May. 21, 2001. 01:01 AM
Air traffic up, up, away
Nav Canada making a name for itself around the world
DAVID COOPER/TORONTO STAR
In the upper right-hand corner of a computer screen that's tracking dozens of airplanes as they converge on Pearson International Airport, there's a new icon that will soon access a cutting-edge navigational program.
Click on it and it will turn all of those planes into ghosts.
Far from being frightening apparitions, however, these spectral airliners will help passengers land more quickly and safely than ever before at several Canadian airports.
The computer program, which is being deployed at Pearson this month, will calculate the speed, size, location and runway requirements of incoming airplanes.
It will then create ``ghost'' images of each approaching plane and place the on-screen phantom into a specific air position - one its corresponding airliner should ideally take up to achieve the safest and most efficient landing sequence.
``So the ghost serves as a target for the controller,'' says Roland Reimer, a veteran air traffic controller and operations specialist who helped create the new program.
``If you get this all set up properly and you're putting your planes in the ghost boxes, you're getting your maximum runway acceptance rate. It's a very good tool.''
The tool was developed almost exclusively by Nav Canada, the private, not-for-profit company that took over the country's air navigational system almost five years ago.
It's just one flicker in a blaze of new technologies that have been coming on stream since then as part of an air traffic control transformation that's received almost universal praise from aviation experts across the country and around the world.
``If you compare them to anybody else in the world, they're doing things that nobody else is even thinking of doing,'' Air Transport Association of Canada president Cliff Mackay, whose group represents the country's commercial airlines, says of Nav Canada.
``I give them 100 per cent marks here, the company is working at trying to do what they can to improve the efficiency of their operations, which have a direct impact on the efficiency of the operations of our members.''
Mackay, whose member airlines pay user fees to support the system, tempers his praise with a caution that Nav Canada is still in a fledgling state and has growing pains to overcome.
Most notably, controller staffing levels - especially in smaller centres - have often lagged behind growing air traffic volumes. As well, the company is in the midst of some tricky labour negotiations with its 5,600 unionized employees, who could conceivably disrupt flights across the country.
But there's little doubt that Nav Canada has turned on the jets in the country's air traffic control system since taking it over from Transport Canada.
Faced with growing flight delays, especially at Pearson, and a towering federal debt that limited its ability to fix the faltering navigation system, Ottawa agreed to sell off air traffic control to the company in 1996.
Backed largely by the country's airlines themselves - who had been lobbying more than a decade for such a transfer - Nav Canada paid $1.5 billion for the system's assets, including radar screens, control towers and navigational beacons.
In short order, it set plans in motion to modernize them all.
``We're light years ahead since privatization. When we became unfettered by the government, we just boomed,'' says Stan Roy, head of the Toronto Area Control Centre, situated on the western fringe of Pearson's vast infield.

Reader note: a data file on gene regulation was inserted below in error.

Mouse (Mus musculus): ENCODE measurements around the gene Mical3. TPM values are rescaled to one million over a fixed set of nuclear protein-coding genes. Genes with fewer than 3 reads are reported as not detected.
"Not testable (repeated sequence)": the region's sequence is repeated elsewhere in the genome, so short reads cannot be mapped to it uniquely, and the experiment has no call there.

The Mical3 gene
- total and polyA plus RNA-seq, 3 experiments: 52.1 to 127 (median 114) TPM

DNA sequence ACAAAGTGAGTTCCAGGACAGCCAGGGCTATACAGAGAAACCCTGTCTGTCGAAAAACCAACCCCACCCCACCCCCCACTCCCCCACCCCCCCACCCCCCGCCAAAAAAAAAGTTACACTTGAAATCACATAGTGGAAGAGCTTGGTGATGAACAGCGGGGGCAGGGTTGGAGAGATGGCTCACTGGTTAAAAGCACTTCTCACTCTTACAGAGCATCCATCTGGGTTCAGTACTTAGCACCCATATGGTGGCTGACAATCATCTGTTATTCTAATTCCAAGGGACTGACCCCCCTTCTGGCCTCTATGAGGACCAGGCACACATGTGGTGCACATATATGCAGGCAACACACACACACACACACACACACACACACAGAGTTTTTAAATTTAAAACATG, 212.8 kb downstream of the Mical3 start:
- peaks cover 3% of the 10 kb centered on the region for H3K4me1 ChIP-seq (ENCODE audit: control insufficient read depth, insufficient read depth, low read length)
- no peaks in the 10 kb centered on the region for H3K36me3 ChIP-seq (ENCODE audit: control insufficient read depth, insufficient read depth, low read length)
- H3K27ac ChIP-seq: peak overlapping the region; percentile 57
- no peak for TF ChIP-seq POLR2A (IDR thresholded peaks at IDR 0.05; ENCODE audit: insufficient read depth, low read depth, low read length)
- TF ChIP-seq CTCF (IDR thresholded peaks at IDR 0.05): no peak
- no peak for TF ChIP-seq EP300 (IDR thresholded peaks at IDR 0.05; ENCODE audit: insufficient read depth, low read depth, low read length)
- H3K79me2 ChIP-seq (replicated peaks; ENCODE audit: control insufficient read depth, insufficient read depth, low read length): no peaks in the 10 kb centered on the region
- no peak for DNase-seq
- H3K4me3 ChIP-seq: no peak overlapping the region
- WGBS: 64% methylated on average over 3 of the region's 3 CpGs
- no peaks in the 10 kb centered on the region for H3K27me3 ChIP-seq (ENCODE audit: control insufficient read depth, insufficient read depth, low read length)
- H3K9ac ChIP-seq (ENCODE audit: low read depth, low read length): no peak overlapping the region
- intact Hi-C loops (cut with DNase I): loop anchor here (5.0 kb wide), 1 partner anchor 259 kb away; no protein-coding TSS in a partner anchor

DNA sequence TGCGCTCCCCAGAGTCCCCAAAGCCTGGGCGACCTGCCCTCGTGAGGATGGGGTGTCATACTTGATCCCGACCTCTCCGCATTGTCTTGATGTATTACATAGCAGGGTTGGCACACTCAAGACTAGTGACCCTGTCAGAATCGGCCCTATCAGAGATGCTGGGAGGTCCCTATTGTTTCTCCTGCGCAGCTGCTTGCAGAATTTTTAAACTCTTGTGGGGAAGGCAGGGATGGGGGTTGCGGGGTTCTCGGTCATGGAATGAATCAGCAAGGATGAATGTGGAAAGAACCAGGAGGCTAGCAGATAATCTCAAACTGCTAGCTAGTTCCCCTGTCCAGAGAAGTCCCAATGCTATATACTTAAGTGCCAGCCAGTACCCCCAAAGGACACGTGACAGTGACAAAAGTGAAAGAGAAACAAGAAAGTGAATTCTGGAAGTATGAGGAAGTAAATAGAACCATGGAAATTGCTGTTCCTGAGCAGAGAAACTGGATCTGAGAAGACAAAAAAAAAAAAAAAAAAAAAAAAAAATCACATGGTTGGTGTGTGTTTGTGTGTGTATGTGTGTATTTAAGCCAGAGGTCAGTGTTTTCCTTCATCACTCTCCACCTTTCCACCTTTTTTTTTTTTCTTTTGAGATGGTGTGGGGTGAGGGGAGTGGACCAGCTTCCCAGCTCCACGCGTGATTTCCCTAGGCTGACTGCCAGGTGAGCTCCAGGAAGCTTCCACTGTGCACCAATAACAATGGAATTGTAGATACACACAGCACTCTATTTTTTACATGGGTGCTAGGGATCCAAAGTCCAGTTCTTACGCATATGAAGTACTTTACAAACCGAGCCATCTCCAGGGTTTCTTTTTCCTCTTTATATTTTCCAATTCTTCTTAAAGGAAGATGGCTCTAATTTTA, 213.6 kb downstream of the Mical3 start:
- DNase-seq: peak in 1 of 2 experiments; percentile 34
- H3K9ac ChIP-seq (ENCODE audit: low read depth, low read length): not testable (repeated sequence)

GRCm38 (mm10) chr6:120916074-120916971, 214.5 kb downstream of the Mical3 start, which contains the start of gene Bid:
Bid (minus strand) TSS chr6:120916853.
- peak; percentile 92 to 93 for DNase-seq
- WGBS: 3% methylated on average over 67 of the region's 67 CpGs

``In the last few years we've jumped ahead 20 years, as far as productivity and safety from our technology goes. We've become leaders in the industry.''
Roy, who has been involved in the system for 20 years, says air navigation officials from around the world are now beating a path to his cavernous centre, which handles some 900,000 flights a year travelling to, from and over southern Ontario.
The facility is the largest of seven such centres across the country. Together, they have seen their flight loads grow by 20 per cent over the past five years.
Unlike its government-controlled cousin in the United States, however, Nav Canada has been able to keep up with the rising demand - largely through the deployment of new technology.
Where navigational overloads can cause one in five flights to be delayed at U.S. airports, the rate in Canada is fewer than one in 12.
What's more, at the same time Nav Canada has welcomed new technologies, it has been able to cut its capital costs significantly.
``We've reduced capital spending from what it was in the government by about 40 per cent,'' says company president John Crichton.
``But we're producing probably about five times the (navigational) product we did when it was a government agency.''
Under federal stewardship, which was paid for by an airline tax on passengers, the system routinely ran deficits of $200 million a year.
Nav Canada shifted the system's costs to the airlines, which pay fees according to a formula based on the distance travelled and the weight of the planes.
Those fees range from about $3,600 for a Boeing 747 traveling 900 nautical miles, to about $1,000 for an Airbus 320 flying the same distance.
A Boeing 737 travelling from Calgary to Vancouver would incur about $1,134 in navigational expenses - about $890 less than an airline would have paid under the old passenger tax system.
These user fees gained the company revenues of $345 million last year for planes landing or taking off in Canada, and $500 million for airlines flying over the country or crossing Nav Canada-controlled segments of the Atlantic and Arctic oceans.
As a not-for profit company, Nav Canada plows surplus revenues - about $1.75 million in fiscal 2000 - back into the organization.
In shifting its revenue base, Nav Canada also cleared a ``user-pay, user-say'' operation for takeoff, with the major stakeholders in Canadian aviation gaining direct access to the running of the system.
The company's board of directors is made up of 15 people representing - but not currently employed by - the airlines, government and the navigational unions.
It's this corporate structure, coupled with the expulsion of cumbersome government processes, that experts say is key to Nav Canada's clear advancement over its U.S. counterpart.